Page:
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Cavanagh Sorich Law Group partner Michael Sorich is a veteran trial attorney who represents clients in Illinois and across the United States in personal injury cases.

Since joining Cavanagh Sorich Law Group in 2016, the former prosecutor has obtained more than $80 million in verdicts and settlements — including $20 million in a Chicago Police Department “code of silence” case, $7.5 million for a woman who suffered traumatic injuries after being struck by a Metra train and $5.9 million for the widow of a worker killed on a construction site.

Sorich boasts experience in every area of personal injury law and has special expertise in cases involving trucking and construction. We sat down with Sorich to learn more about his recent work, how COVID-19 has impacted American roadways and why it’s important to hire an attorney quickly after an injury.

You recently obtained a $4.175 million settlement for a Wisconsin man who was seriously injured in a collision with a tanker truck. What can you tell us about that case?

I worked on that case with Cavanagh Sorich Law Group founding partner Tim Cavanagh. It was set to go to trial in January, but we reached a settlement immediately before jury selection.

Our client was driving his pickup truck down a highway in Walworth County, Wisconsin, when a tanker truck driver rolled through a stop sign and crashed into our client’s truck, pushing him off the road. Our client had the right of way. Our client’s injuries were so severe that he underwent numerous surgeries and still requires physical therapy.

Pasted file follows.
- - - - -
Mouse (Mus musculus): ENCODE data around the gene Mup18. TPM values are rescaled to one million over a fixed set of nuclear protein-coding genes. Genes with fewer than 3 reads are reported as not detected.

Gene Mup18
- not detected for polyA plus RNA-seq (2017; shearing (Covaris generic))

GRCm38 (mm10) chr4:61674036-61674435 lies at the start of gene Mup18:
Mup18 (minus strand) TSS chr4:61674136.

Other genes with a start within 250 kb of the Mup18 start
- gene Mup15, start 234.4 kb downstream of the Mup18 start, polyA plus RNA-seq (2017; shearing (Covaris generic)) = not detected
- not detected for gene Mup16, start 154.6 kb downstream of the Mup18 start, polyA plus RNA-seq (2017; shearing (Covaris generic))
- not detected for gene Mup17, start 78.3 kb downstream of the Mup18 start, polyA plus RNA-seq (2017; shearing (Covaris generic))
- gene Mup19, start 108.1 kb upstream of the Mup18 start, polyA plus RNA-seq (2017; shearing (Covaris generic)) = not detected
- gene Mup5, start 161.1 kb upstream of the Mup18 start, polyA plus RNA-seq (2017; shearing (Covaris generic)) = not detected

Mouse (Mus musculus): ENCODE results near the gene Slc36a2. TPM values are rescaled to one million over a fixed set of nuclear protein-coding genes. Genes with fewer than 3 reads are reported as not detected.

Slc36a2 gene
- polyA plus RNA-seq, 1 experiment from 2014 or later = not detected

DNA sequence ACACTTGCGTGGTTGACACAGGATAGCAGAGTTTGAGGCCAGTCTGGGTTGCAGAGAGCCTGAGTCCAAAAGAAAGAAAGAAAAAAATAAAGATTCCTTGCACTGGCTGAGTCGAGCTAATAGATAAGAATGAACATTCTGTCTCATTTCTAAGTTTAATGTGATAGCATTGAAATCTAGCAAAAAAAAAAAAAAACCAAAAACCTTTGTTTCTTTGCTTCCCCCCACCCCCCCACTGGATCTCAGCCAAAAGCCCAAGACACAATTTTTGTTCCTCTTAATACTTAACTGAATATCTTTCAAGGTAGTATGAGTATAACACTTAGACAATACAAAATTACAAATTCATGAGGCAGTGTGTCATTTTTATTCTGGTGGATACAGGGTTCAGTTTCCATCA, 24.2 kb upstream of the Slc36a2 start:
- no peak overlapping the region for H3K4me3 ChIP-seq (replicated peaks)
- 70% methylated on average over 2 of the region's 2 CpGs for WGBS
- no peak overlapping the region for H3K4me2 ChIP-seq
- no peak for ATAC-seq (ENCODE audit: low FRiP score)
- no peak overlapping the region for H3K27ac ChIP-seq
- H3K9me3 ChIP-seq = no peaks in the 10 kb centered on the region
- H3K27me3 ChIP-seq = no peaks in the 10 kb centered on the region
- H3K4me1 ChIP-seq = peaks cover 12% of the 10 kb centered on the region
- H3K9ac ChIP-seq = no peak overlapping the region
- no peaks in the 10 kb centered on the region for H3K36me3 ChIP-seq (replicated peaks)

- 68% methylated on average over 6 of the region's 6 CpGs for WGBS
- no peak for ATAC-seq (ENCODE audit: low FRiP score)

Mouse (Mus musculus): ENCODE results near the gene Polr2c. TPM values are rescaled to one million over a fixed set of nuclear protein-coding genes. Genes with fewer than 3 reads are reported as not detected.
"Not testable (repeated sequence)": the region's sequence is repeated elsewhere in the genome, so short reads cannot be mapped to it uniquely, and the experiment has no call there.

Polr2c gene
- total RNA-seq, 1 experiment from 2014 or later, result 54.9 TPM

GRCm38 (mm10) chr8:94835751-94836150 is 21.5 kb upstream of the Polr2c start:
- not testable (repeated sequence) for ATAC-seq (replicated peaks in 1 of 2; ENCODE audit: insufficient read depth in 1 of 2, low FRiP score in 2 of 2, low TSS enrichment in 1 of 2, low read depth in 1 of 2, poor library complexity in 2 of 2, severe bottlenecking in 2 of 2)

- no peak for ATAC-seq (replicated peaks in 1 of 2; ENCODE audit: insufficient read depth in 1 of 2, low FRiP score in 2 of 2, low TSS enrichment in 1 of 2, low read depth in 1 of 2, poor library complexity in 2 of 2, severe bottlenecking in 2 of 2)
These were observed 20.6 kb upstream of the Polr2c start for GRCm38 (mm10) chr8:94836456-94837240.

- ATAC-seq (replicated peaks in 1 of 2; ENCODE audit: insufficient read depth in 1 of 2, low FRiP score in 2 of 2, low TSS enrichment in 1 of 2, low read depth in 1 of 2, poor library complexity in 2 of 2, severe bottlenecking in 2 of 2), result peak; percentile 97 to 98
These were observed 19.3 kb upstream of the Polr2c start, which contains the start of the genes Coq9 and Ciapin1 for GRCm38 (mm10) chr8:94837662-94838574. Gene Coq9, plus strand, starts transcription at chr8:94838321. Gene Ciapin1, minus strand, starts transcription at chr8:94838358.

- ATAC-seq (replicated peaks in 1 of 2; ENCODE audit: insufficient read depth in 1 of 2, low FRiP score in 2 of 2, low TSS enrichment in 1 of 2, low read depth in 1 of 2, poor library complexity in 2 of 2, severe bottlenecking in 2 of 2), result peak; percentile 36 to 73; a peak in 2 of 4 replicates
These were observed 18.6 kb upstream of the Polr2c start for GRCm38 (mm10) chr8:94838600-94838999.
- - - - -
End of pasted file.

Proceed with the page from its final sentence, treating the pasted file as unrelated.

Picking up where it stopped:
The defense claimed the tanker truck driver looked both ways and stopped for the stop sign before entering the intersection. But we hired an accident reconstruction expert to recreate the crash, second by second. Tim and I were able to objectively prove that our client would have been visible had the tanker truck driver stopped and looked both ways.

How do truck crashes differ from those involving only passenger vehicles?

Truck crashes are more likely to cause catastrophic or fatal injuries because of the sheer size of the vehicles involved. Semi-trucks can weigh up to 80,000 pounds.

What we’ve seen time and again is that while families are grieving and trying to process a devastating loss, the truck driver’s insurance company comes in very aggressively. They often send investigators and adjusters to the scene within hours of a crash. You don’t see Geico or State Farm sending representatives to collisions with basic sedans, but it happens all the time with big trucking companies. The insurance companies want to collect evidence as soon as possible because their goal is to minimize losses. They don’t want to provide you with fair compensation.

It is crucial to hire an attorney immediately after a crash. You want someone on your side to preserve evidence — because insurance companies are not working on your behalf.

Why is it important to hire an attorney who specializes in trucking cases?

An experienced trucking attorney will have the expertise and know-how needed to understand industry-specific technology, lingo, driver apps and insurance rules. Tractor trailers, for example, have specialized technology. A veteran attorney will know exactly which modules within the truck should be preserved after a crash. At Cavanagh Sorich Law Group, we have a roster of impressive consultants to decode and understand that data. Truck drivers have to keep and maintain logs of their hours of service. You need someone who can interpret that information and figure out the true trajectory of a driver’s whereabouts.

How has the COVID-19 pandemic impacted the trucking industry?